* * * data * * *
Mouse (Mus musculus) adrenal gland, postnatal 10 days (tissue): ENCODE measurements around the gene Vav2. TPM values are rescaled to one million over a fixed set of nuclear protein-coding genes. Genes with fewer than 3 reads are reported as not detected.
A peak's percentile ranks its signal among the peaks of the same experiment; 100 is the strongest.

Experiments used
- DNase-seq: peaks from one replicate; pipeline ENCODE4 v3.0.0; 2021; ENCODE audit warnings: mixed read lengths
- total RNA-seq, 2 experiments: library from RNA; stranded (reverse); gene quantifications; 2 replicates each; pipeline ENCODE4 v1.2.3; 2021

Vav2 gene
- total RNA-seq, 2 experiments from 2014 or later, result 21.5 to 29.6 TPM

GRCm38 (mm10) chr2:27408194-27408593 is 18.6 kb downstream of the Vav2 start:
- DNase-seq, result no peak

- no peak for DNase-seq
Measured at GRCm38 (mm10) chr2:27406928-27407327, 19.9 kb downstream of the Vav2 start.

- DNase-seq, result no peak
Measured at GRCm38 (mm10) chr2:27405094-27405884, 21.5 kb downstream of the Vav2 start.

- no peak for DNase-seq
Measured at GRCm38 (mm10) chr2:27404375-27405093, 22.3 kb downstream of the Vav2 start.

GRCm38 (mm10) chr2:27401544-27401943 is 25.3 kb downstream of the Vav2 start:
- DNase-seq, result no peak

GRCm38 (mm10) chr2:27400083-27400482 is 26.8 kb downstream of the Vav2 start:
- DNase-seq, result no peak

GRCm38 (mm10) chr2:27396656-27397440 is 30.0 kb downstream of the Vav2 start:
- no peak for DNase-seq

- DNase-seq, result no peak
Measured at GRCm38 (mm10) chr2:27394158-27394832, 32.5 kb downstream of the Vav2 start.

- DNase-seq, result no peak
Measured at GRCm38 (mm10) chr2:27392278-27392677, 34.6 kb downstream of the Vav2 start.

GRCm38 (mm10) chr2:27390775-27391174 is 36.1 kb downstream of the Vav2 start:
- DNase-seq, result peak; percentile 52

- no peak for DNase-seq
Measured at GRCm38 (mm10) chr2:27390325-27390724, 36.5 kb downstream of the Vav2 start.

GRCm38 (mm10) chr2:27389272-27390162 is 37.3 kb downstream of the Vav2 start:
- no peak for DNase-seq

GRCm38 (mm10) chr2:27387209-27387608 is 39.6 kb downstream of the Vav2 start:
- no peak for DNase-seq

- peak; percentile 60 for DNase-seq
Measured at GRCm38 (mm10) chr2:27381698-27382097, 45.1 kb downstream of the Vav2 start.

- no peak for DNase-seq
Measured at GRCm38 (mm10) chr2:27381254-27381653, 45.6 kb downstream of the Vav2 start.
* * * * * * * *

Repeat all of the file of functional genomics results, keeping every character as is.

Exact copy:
Mouse (Mus musculus) adrenal gland, postnatal 10 days (tissue): ENCODE measurements around the gene Vav2. TPM values are rescaled to one million over a fixed set of nuclear protein-coding genes. Genes with fewer than 3 reads are reported as not detected.
A peak's percentile ranks its signal among the peaks of the same experiment; 100 is the strongest.

Experiments used
- DNase-seq: peaks from one replicate; pipeline ENCODE4 v3.0.0; 2021; ENCODE audit warnings: mixed read lengths
- total RNA-seq, 2 experiments: library from RNA; stranded (reverse); gene quantifications; 2 replicates each; pipeline ENCODE4 v1.2.3; 2021

Vav2 gene
- total RNA-seq, 2 experiments from 2014 or later, result 21.5 to 29.6 TPM

GRCm38 (mm10) chr2:27408194-27408593 is 18.6 kb downstream of the Vav2 start:
- DNase-seq, result no peak

- no peak for DNase-seq
Measured at GRCm38 (mm10) chr2:27406928-27407327, 19.9 kb downstream of the Vav2 start.

- DNase-seq, result no peak
Measured at GRCm38 (mm10) chr2:27405094-27405884, 21.5 kb downstream of the Vav2 start.

- no peak for DNase-seq
Measured at GRCm38 (mm10) chr2:27404375-27405093, 22.3 kb downstream of the Vav2 start.

GRCm38 (mm10) chr2:27401544-27401943 is 25.3 kb downstream of the Vav2 start:
- DNase-seq, result no peak

GRCm38 (mm10) chr2:27400083-27400482 is 26.8 kb downstream of the Vav2 start:
- DNase-seq, result no peak

GRCm38 (mm10) chr2:27396656-27397440 is 30.0 kb downstream of the Vav2 start:
- no peak for DNase-seq

- DNase-seq, result no peak
Measured at GRCm38 (mm10) chr2:27394158-27394832, 32.5 kb downstream of the Vav2 start.

- DNase-seq, result no peak
Measured at GRCm38 (mm10) chr2:27392278-27392677, 34.6 kb downstream of the Vav2 start.

GRCm38 (mm10) chr2:27390775-27391174 is 36.1 kb downstream of the Vav2 start:
- DNase-seq, result peak; percentile 52

- no peak for DNase-seq
Measured at GRCm38 (mm10) chr2:27390325-27390724, 36.5 kb downstream of the Vav2 start.

GRCm38 (mm10) chr2:27389272-27390162 is 37.3 kb downstream of the Vav2 start:
- no peak for DNase-seq

GRCm38 (mm10) chr2:27387209-27387608 is 39.6 kb downstream of the Vav2 start:
- no peak for DNase-seq

- peak; percentile 60 for DNase-seq
Measured at GRCm38 (mm10) chr2:27381698-27382097, 45.1 kb downstream of the Vav2 start.

- no peak for DNase-seq
Measured at GRCm38 (mm10) chr2:27381254-27381653, 45.6 kb downstream of the Vav2 start.